Drew: Neil Gaiman has never been shy about pulling down the curtains that separate fiction from reality. I might call it “breaking the fourth wall,” but it’s less winking at the camera, and more showing us the puppet’s strings to better appreciate the puppet itself. In that vein, it’s never been hard to see Gaiman as Dream, the raven-haired prince of stories, fighting to maintain order over his dominion of characters, settings, and situations. It makes for some fascinating commentary on the creative process, especially when Dream comes up against forces beyond his control, even within his own stories. That’s exactly the name of the game in The Sandman Overture 5, as Gaiman pulls the curtain back on Dream’s mother and brings in some surprises that even Destiny didn’t see coming. Continue reading

Detective Comics 36

detective comics 36Today, Mark and Ryan are discussing Detective Comics 36, originally released November 5th, 2014.

Mark: It took me a long while to decide what it was I really wanted to do in life. About two years ago I packed up everything that would fit in my car and moved to Los Angeles without a job and without knowing anyone. Ever since then, like Sonic the Hedgehog, I’ve felt the need to go fast. In some ways I feel far behind my peers, and I try to work double to make up for lost time. The sad reality, of course, is that you can’t make up time.

Detective Comics 36 wraps up a two-part story, Terminal, by the guest creative team of writer Benjamin Percy and penciler John Paul Leon. The set up is a familiar mystery thriller trope: a passenger jet lands at Gotham International Airport and careens into the terminal, crew unresponsive. When Batman and the airport’s Chief of Police board the plane, they find everyone onboard is dead and their flesh decayed. What could have killed them? Continue reading

The Sandman Overture 2

sandman 2Today, Shelby and Drew are discussing the The Sandman Overture 2, originally released March 26th, 2014.

Shelby: There are a few dreams I’ve had in my life that I remember very clearly. Once I dreamt I had to go to a new job, and in order to get there I had to swim underwater. On my first day, we’re swimming and swimming, and I’m running out of air but I have to stay behind my guide. Then I woke up gasping; I had been holding my breath in my sleep. Not too long ago, I dreamt I was in a dark room that was even darker near the door. I had to pass through the darkest part of the room to leave, and as I did, two hands shot out of the shadows and grabbed my arms. That was one that had me bolt upright in bed, and then turn on every light in my apartment. I think these dreams stuck with me because there was a sense of reality to them; I was actually holding my breath, I could almost feel the stranger’s hands on my arms. Dreams are like bits of reality spun together to resemble a sort of whole, a feeling that Neil Gaiman and J.H. Williams have somehow captured in their long-awaited second installment of Sandman Overture.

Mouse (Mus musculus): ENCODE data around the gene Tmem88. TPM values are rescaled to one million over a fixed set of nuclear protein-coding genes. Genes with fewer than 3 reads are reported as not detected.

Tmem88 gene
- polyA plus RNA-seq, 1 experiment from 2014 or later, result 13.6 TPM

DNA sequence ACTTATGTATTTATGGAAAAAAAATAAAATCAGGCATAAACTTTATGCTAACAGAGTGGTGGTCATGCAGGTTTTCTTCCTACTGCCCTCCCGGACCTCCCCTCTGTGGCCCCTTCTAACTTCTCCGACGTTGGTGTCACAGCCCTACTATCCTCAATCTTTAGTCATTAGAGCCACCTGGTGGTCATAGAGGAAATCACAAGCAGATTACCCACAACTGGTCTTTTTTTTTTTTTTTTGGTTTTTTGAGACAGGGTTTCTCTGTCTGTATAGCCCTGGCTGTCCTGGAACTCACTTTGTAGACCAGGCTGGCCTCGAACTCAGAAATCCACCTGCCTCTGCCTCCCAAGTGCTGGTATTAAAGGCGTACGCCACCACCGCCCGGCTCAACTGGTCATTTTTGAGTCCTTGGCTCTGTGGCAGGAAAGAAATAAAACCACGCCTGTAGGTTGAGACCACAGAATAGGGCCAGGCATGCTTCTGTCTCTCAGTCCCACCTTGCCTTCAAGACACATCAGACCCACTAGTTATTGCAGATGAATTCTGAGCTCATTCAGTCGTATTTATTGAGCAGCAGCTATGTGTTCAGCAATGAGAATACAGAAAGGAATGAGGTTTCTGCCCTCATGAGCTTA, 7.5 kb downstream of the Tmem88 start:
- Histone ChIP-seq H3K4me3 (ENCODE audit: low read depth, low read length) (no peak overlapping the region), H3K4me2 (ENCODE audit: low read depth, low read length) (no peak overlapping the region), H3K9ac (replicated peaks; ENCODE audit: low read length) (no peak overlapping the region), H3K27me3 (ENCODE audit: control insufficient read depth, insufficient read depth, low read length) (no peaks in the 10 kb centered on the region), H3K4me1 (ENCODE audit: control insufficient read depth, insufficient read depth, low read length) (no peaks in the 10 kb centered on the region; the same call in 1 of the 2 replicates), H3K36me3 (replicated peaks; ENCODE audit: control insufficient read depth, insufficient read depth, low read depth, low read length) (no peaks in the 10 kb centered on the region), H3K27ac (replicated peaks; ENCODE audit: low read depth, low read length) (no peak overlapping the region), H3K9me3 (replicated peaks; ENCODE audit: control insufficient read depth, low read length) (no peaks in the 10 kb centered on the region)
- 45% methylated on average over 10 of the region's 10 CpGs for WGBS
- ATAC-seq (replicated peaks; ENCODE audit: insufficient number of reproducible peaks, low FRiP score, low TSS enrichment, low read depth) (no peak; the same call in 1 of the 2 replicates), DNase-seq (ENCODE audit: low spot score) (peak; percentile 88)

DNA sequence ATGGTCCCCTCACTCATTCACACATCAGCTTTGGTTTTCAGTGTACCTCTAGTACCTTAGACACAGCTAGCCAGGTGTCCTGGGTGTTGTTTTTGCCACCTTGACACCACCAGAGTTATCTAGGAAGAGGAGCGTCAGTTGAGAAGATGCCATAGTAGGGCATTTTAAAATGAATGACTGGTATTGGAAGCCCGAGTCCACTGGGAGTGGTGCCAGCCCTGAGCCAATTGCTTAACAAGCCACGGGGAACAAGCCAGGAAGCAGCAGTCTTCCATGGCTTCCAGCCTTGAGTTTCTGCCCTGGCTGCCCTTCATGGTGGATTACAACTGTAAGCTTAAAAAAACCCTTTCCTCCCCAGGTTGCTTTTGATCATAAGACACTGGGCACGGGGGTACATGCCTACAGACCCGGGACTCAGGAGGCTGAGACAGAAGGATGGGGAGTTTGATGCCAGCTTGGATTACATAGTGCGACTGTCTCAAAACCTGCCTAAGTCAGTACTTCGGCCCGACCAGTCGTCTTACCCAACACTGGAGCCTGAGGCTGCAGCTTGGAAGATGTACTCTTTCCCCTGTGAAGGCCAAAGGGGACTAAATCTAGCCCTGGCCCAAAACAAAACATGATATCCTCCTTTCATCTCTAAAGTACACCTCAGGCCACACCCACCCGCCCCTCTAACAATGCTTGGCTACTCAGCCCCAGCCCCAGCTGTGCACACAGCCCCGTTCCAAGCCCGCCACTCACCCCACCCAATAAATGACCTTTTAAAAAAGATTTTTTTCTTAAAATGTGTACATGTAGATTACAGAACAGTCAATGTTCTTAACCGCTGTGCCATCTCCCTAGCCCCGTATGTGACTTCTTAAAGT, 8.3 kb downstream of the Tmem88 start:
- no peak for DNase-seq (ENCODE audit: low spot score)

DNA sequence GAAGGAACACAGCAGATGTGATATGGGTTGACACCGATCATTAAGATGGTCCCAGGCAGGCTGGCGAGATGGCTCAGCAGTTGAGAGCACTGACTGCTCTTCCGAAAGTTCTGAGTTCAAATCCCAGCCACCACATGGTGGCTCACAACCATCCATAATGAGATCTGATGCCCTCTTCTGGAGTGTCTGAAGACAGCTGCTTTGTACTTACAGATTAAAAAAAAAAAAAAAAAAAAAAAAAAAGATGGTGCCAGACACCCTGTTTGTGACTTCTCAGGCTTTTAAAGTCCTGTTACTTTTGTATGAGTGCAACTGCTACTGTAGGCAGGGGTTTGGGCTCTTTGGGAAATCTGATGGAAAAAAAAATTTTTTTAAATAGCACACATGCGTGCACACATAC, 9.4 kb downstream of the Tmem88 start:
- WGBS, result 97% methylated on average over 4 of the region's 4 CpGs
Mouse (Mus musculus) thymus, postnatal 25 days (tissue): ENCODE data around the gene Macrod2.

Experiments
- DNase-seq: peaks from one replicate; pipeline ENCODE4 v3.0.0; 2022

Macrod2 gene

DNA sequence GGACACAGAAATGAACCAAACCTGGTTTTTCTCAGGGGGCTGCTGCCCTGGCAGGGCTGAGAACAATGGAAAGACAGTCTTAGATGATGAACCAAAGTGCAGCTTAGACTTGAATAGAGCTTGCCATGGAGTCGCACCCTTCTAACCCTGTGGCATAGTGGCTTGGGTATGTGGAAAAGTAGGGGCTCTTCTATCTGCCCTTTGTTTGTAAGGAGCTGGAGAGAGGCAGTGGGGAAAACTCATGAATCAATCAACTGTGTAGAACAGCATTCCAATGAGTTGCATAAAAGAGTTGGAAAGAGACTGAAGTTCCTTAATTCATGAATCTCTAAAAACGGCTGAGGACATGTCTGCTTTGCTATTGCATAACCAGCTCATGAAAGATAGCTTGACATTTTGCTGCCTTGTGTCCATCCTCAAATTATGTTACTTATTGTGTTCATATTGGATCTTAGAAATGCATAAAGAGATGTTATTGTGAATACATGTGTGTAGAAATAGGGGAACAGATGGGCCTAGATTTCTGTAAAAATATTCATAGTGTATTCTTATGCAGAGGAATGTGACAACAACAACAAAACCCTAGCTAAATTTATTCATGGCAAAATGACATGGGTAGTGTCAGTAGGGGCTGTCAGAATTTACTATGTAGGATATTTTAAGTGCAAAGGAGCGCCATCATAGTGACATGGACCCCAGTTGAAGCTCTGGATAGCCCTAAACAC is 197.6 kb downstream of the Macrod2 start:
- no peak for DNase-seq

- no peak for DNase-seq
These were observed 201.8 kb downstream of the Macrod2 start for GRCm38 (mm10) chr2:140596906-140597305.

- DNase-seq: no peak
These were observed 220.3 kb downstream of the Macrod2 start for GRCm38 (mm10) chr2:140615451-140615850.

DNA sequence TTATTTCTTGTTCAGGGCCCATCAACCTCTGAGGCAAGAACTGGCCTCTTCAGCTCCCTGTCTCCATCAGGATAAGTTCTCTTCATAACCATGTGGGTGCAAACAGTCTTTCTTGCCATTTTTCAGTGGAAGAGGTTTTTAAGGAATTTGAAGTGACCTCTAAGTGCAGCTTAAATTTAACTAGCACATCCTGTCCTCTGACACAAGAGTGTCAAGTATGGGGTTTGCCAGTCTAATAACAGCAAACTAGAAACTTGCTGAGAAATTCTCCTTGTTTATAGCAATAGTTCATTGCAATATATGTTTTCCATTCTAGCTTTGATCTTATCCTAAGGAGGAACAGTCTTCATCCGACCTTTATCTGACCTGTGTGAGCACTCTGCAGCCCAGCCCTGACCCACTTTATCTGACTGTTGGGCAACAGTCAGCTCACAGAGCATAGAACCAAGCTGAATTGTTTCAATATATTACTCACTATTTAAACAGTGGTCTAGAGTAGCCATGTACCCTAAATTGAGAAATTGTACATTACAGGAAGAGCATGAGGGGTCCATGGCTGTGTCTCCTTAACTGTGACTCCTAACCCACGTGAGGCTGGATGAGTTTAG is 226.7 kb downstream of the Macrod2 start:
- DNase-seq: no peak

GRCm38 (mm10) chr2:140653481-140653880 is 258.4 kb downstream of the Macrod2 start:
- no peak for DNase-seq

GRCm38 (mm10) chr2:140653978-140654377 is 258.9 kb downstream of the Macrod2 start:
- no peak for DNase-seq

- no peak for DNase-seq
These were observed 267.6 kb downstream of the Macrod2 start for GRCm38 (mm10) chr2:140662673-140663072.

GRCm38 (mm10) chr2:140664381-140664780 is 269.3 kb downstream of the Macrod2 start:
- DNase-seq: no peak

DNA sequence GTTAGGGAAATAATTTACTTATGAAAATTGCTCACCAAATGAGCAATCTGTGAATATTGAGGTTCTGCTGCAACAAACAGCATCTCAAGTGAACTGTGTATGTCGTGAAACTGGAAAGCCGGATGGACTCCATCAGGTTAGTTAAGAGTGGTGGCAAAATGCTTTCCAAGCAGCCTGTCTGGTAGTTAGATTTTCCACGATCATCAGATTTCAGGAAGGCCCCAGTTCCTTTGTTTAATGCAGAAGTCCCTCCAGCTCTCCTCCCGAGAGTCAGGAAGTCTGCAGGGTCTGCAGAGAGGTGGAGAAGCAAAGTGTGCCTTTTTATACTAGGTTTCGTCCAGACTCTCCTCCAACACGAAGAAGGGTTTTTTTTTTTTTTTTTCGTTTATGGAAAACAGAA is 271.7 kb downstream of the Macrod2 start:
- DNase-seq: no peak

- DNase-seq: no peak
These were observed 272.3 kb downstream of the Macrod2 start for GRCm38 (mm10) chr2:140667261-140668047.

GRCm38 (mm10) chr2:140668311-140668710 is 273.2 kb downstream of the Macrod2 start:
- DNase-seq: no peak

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The Sandman Overture 1

sandman 1

Today, Shelby and Patrick are discussing the The Sandman Overture 1, originally released October 30th, 2013.

Shelby: Nearly 20 years ago, I started reading Robert Jordan’s Wheel of Time series. Just about every time a new book came out, I would re-read the last one or two; if enough time had passed between books, I would re-read the whole series to prep for the newest. The last volume comes out in paperback in December, and I’ve been reveling in what could very well be my last re-read of this series. There’s something about reading something again, especially something that’s been a part of your life for so long. The characters are like old friends, the settings and stories like places you’ve been before and can’t wait to re-visit. I am a huge Neil Gaiman fan, and I adore Sandman; I have been eagerly (and somewhat impatiently) waiting for Overture. From page one, it was like a reunion with an old, old friend.